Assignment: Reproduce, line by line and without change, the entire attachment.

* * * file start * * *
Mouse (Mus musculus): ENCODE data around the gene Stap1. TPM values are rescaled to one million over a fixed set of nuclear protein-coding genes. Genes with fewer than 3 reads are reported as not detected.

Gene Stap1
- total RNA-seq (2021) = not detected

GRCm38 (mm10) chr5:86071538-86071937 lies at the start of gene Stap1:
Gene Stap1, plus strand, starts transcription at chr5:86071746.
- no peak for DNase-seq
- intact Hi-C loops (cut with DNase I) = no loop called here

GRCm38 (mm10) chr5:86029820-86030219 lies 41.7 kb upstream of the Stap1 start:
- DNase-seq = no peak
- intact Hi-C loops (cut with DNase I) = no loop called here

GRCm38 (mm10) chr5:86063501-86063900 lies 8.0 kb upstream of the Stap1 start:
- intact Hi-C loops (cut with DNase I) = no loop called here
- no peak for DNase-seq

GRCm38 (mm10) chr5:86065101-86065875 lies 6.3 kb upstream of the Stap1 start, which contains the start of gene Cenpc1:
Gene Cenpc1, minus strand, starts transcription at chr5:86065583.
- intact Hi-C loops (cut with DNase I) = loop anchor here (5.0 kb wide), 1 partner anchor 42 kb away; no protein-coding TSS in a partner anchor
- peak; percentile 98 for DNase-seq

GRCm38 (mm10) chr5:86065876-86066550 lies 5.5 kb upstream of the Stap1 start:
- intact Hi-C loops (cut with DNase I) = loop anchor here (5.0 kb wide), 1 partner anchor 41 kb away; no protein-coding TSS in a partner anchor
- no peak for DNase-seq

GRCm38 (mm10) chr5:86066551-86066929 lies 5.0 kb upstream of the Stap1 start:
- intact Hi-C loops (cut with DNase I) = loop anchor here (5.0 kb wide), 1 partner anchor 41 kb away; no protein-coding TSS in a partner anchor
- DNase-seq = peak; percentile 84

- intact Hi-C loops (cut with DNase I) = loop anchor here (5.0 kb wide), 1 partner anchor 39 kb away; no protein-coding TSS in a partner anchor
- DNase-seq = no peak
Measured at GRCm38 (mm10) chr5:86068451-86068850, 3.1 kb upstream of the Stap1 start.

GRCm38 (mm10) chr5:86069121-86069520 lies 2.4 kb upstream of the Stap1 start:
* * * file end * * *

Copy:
Mouse (Mus musculus): ENCODE data around the gene Stap1. TPM values are rescaled to one million over a fixed set of nuclear protein-coding genes. Genes with fewer than 3 reads are reported as not detected.

Gene Stap1
- total RNA-seq (2021) = not detected

GRCm38 (mm10) chr5:86071538-86071937 lies at the start of gene Stap1:
Gene Stap1, plus strand, starts transcription at chr5:86071746.
- no peak for DNase-seq
- intact Hi-C loops (cut with DNase I) = no loop called here

GRCm38 (mm10) chr5:86029820-86030219 lies 41.7 kb upstream of the Stap1 start:
- DNase-seq = no peak
- intact Hi-C loops (cut with DNase I) = no loop called here

GRCm38 (mm10) chr5:86063501-86063900 lies 8.0 kb upstream of the Stap1 start:
- intact Hi-C loops (cut with DNase I) = no loop called here
- no peak for DNase-seq

GRCm38 (mm10) chr5:86065101-86065875 lies 6.3 kb upstream of the Stap1 start, which contains the start of gene Cenpc1:
Gene Cenpc1, minus strand, starts transcription at chr5:86065583.
- intact Hi-C loops (cut with DNase I) = loop anchor here (5.0 kb wide), 1 partner anchor 42 kb away; no protein-coding TSS in a partner anchor
- peak; percentile 98 for DNase-seq

GRCm38 (mm10) chr5:86065876-86066550 lies 5.5 kb upstream of the Stap1 start:
- intact Hi-C loops (cut with DNase I) = loop anchor here (5.0 kb wide), 1 partner anchor 41 kb away; no protein-coding TSS in a partner anchor
- no peak for DNase-seq

GRCm38 (mm10) chr5:86066551-86066929 lies 5.0 kb upstream of the Stap1 start:
- intact Hi-C loops (cut with DNase I) = loop anchor here (5.0 kb wide), 1 partner anchor 41 kb away; no protein-coding TSS in a partner anchor
- DNase-seq = peak; percentile 84

- intact Hi-C loops (cut with DNase I) = loop anchor here (5.0 kb wide), 1 partner anchor 39 kb away; no protein-coding TSS in a partner anchor
- DNase-seq = no peak
Measured at GRCm38 (mm10) chr5:86068451-86068850, 3.1 kb upstream of the Stap1 start.

GRCm38 (mm10) chr5:86069121-86069520 lies 2.4 kb upstream of the Stap1 start: